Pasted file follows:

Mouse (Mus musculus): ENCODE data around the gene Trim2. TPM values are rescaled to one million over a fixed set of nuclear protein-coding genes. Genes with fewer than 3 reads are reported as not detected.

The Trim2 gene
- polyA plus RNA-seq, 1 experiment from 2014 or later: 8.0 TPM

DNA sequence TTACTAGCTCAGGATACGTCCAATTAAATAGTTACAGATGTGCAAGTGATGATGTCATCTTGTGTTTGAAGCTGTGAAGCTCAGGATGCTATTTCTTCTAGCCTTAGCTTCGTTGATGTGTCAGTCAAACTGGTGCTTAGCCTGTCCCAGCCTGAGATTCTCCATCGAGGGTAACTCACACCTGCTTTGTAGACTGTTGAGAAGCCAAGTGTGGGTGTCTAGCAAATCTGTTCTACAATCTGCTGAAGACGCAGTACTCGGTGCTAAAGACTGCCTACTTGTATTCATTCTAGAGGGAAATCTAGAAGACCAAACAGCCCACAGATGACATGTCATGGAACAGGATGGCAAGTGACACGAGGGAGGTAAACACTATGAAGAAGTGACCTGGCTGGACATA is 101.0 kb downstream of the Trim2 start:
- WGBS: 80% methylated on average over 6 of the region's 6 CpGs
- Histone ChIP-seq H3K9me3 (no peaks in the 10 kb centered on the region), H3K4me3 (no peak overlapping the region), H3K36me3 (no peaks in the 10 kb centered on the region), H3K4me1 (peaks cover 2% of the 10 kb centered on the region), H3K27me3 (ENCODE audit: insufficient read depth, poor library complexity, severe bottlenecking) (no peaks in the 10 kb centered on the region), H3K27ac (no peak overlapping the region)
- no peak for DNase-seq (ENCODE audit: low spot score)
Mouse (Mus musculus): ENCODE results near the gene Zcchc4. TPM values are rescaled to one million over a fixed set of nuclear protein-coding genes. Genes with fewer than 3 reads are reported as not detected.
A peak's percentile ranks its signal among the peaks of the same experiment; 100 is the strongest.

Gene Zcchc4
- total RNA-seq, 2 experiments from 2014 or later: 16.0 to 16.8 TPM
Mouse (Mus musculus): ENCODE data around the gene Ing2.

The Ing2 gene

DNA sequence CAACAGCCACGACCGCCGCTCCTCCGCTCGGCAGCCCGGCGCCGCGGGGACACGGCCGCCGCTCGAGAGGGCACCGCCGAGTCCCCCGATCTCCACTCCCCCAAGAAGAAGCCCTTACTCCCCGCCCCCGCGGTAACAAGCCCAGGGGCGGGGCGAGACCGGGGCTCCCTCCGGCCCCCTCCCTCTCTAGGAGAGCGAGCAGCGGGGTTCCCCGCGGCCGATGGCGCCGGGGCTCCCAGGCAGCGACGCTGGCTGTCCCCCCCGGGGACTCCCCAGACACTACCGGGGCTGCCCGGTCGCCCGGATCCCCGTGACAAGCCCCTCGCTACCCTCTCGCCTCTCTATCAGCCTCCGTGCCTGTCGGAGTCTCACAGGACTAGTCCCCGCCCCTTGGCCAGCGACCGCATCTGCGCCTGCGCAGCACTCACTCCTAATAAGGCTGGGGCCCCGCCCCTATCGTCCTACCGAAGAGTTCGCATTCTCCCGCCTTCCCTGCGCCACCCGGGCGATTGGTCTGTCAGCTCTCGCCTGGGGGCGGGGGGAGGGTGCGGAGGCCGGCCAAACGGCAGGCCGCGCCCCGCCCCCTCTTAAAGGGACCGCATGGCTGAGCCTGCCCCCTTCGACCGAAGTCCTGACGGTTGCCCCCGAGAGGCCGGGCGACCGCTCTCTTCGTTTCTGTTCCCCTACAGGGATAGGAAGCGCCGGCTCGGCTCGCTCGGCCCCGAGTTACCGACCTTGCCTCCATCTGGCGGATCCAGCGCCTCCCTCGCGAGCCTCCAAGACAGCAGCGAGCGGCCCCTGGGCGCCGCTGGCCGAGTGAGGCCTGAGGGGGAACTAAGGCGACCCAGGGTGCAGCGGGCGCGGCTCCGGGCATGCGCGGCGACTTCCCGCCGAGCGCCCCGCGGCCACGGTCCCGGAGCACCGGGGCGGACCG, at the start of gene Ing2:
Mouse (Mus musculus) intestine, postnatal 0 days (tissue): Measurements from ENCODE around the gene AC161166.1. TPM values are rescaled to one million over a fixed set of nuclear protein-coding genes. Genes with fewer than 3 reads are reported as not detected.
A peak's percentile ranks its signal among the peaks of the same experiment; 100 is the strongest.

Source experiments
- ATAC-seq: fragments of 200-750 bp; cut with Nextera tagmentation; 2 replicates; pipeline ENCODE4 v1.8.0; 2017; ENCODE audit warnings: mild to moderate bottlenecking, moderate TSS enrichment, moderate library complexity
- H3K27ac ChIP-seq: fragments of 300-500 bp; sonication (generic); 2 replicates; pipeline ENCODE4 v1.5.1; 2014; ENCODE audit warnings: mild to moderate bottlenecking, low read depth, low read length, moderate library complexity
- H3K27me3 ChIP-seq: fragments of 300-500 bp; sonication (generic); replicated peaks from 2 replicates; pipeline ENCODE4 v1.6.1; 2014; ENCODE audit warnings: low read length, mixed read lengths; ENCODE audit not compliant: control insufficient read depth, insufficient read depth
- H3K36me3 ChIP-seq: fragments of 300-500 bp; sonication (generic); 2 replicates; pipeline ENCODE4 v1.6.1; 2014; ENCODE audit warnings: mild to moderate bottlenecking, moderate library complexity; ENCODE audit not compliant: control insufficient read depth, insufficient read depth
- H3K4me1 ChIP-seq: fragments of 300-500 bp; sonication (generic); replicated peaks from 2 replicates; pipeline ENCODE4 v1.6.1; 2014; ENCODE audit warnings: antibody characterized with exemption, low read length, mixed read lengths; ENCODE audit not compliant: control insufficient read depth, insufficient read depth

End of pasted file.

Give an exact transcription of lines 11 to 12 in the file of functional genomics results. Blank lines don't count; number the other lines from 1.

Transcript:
- total RNA-seq, 2 experiments from 2014 or later: 16.0 to 16.8 TPM
Mouse (Mus musculus): ENCODE data around the gene Ing2.